HELSINKI — China  launched a set of commercial satellites Saturday for testing broadband services, on-orbit networking and integrating communications and remote sensing technologies.

A Long March 2C lifted off from the Xichang Satellite Launch Center in southwest China at 1:01 a.m. March 5, carrying six satellites for private firm Galaxy Space and a further passenger in the Xingyuan-2 remote sensing satellite for startup SpaceWish.

U.S. space tracking later picked up seven objects from the launch in roughly 500 by 480-kilometer orbits inclined by 63 degrees.

The six satellites for private startup Galaxy Space are designated GS-2, GS-AP01, 02 and 03 and GS-2BP01 and 02, while also bearing secondary names through sponsorship. The experimental satellite network has been nicknamed “Mini-spider Constellation.” 

Each satellite has a mass of 190 kilograms and are capable of data speeds of 40Gbps according to the firm, and are smaller and more capable than the Yinhe-1 satellite launched in 2020.

Notably the satellite could play an important part in the development of China’s plan to establish a national low Earth orbit broadband megaconstellation, overseen by a state-owned enterprise but apparently involving players from the country’s nascent commercial sector.

“These six satellites will form an experimental network integrating communication and remote sensing,” Chang Ming of Galaxy Space told CCTV.

“When the whole experimental network forms, it will be verified in various application scenarios. It will also be the first technical verification for China’s low-orbit broadband satellite constellation.”

Galaxy Space GS-2 broadband satellites inside a Long March 2C payload fairing at Xichang.
Galaxy Space GS-2 broadband satellites inside a Long March 2C payload fairing at Xichang. Credit: Galaxy Space

Galaxy Space was founded in 2016 and had designs on establishing a private constellation of satellites, according to founder Xu Ming. Deng Zongquan, head of the National Defense Program 793 and the director of the mysterious “Aerospace Institutions and Control Technology at a National Defense Key Discipline Laboratory,” according to SupChina, was later recruited as chairperson of Galaxy Space’s technical committee, providing value links to the traditional space sector.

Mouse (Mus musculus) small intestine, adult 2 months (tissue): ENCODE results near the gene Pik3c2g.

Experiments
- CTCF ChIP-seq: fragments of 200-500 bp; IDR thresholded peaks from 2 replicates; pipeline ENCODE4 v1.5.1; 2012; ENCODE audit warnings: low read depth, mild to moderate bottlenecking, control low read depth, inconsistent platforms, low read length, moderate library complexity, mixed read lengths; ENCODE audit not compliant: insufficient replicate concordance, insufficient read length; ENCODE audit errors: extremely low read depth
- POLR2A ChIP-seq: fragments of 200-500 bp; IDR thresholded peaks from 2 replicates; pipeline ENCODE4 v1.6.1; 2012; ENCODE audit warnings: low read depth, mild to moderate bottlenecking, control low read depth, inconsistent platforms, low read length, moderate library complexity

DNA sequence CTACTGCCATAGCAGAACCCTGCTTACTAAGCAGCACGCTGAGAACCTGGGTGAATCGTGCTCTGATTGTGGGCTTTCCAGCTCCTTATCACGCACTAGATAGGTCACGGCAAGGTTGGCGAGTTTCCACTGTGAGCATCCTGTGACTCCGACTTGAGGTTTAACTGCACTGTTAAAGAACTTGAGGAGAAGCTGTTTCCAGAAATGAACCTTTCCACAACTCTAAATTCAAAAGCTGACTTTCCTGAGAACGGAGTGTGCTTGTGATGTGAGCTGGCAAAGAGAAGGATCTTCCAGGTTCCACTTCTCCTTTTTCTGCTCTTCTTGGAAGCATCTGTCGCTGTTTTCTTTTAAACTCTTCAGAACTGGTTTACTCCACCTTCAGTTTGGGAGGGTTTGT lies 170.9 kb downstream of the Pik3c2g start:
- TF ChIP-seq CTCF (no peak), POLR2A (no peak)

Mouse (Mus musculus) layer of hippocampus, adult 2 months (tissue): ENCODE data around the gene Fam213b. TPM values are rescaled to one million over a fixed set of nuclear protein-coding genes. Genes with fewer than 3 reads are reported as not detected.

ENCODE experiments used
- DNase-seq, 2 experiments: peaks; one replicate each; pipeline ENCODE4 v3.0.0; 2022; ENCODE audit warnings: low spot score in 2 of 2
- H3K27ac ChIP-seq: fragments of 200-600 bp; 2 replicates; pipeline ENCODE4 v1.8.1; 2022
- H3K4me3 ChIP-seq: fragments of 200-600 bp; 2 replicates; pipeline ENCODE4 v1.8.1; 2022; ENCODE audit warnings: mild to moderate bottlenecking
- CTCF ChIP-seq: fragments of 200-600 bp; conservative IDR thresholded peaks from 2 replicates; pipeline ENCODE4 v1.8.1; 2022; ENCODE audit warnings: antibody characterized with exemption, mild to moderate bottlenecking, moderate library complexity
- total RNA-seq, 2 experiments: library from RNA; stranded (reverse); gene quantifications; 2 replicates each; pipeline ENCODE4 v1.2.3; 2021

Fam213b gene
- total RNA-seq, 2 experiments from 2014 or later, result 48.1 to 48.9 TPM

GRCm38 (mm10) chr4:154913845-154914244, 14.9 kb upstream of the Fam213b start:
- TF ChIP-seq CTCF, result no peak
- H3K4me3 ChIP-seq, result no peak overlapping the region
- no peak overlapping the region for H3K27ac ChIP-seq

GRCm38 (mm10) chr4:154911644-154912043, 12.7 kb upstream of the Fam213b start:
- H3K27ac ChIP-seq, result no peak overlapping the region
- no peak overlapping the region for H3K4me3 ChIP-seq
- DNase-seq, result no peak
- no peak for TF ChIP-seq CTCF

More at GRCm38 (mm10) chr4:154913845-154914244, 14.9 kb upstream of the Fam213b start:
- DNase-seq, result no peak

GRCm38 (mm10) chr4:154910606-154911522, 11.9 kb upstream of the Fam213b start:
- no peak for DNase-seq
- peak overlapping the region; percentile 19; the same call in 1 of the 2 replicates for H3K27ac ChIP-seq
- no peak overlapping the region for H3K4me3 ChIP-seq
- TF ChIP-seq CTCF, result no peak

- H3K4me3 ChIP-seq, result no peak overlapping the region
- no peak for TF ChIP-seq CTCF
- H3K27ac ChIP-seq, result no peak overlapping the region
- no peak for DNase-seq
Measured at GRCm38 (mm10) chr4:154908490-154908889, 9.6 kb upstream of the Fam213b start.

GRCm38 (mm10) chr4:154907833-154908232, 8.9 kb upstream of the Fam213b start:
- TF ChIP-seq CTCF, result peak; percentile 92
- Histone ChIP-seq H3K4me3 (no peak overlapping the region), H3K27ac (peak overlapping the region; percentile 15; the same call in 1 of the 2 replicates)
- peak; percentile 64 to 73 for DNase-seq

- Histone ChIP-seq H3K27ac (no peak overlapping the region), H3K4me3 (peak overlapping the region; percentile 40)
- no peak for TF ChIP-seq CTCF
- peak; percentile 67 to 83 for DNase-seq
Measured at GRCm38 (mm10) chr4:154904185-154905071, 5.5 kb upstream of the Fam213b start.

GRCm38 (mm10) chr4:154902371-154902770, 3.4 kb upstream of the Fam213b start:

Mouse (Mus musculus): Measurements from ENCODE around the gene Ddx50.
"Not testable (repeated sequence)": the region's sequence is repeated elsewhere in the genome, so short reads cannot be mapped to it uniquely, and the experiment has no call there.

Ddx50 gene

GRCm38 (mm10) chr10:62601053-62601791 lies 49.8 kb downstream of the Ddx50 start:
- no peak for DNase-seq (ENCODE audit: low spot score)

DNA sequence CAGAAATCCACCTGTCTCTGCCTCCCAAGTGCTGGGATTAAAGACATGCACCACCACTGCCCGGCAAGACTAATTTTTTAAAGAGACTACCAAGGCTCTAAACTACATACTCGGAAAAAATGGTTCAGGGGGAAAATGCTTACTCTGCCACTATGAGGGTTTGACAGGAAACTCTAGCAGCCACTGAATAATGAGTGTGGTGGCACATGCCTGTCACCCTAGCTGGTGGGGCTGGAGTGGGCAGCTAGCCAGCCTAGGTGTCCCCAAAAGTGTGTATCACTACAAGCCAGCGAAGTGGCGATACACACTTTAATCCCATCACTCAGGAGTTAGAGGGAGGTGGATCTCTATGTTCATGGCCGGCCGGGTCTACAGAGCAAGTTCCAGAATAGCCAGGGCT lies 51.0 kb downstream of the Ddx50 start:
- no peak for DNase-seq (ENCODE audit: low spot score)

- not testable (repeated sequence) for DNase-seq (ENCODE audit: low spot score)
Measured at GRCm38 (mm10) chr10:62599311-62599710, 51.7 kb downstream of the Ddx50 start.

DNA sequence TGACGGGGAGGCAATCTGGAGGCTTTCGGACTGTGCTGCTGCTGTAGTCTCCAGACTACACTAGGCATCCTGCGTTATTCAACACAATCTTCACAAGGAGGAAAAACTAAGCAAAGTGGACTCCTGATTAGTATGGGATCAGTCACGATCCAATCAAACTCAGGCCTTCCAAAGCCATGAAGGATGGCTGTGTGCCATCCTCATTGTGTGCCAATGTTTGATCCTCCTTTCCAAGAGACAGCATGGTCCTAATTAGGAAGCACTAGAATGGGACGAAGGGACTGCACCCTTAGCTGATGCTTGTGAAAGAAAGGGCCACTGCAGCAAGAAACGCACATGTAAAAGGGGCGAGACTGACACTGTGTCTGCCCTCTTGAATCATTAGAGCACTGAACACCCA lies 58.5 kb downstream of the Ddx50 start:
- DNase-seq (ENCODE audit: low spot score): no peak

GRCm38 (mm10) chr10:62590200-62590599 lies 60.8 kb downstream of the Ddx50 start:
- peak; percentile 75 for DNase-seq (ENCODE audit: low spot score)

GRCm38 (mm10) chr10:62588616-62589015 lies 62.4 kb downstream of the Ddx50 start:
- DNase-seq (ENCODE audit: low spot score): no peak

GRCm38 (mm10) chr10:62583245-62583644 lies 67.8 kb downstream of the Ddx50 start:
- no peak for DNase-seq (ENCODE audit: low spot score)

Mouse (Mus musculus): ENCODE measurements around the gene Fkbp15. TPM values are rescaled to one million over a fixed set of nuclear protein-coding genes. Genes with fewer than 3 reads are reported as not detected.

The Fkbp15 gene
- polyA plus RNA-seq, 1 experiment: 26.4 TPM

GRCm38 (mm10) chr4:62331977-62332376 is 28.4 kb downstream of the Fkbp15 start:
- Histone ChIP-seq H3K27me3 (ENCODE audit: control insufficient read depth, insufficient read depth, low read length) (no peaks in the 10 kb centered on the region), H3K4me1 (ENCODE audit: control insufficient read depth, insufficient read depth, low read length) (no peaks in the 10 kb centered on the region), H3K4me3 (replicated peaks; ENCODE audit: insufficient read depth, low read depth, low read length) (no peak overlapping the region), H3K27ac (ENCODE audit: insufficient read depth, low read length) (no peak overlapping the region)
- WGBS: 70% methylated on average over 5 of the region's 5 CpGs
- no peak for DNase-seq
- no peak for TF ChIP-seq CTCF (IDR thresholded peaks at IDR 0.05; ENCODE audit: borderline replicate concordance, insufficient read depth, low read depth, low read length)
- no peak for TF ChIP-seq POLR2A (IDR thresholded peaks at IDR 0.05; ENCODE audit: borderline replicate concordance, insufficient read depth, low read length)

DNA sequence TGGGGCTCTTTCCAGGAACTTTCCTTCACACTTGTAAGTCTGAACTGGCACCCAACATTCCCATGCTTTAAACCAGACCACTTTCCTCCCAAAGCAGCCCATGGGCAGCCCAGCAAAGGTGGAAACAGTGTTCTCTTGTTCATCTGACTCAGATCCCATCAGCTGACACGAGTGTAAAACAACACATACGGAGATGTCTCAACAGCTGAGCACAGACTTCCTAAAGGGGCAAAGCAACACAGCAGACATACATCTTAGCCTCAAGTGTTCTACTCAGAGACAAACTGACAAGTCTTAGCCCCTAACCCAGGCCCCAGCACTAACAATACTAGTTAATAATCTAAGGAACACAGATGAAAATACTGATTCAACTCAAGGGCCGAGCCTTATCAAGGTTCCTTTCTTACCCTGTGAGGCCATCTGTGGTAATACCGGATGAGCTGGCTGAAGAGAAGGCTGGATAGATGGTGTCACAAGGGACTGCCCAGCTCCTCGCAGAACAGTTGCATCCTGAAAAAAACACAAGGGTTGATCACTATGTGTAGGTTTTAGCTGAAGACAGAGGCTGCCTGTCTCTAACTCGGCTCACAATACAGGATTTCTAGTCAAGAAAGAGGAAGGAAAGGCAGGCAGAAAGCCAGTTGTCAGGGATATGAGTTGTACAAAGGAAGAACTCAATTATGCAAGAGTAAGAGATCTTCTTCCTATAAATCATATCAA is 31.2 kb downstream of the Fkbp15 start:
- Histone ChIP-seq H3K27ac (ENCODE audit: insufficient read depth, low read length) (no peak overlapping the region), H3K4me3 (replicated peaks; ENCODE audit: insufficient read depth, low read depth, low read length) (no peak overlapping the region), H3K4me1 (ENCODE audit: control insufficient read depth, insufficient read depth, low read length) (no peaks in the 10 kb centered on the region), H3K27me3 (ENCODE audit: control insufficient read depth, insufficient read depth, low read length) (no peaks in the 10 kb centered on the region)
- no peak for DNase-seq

The private constellation plans appear to have been subsumed into China’s national broadband constellation plan. Verifying the performance of the new satellites in orbit along with its supply chains and mass-manufacturing capabilities could put it in position to make big contributions to the project. 

However, little is known about China’s plans, which ITU filings reveal tentative ideas of a 13,000-strong constellation. The project could support a number of new companies in the launch and satellite sectors, which were opened up to private capital in 2014.

Galaxy Space established a satellite manufacturing factory in Nantong which it says can produce 300-500 satellites per year. The city, on the Yangtze river and near Shanghai, also hosts reusable rocket startup Deep Blue Aerospace.

The mission also included participation from Four Squares Technology and a 3D printed CubeSat deployer from COSATS.

The launch was China’s fifth of the year, with the China Aerospace Science and Technology Corporation (CASC) aiming for more than 50 launches in 2022. These include six major missions to complete the country’s space station.

Andrew Jones covers China's space industry for SpaceNews. Andrew has previously lived in China and reported from major space conferences there. Based in Helsinki, Finland, he has written for National Geographic, New Scientist, Smithsonian Magazine, Sky...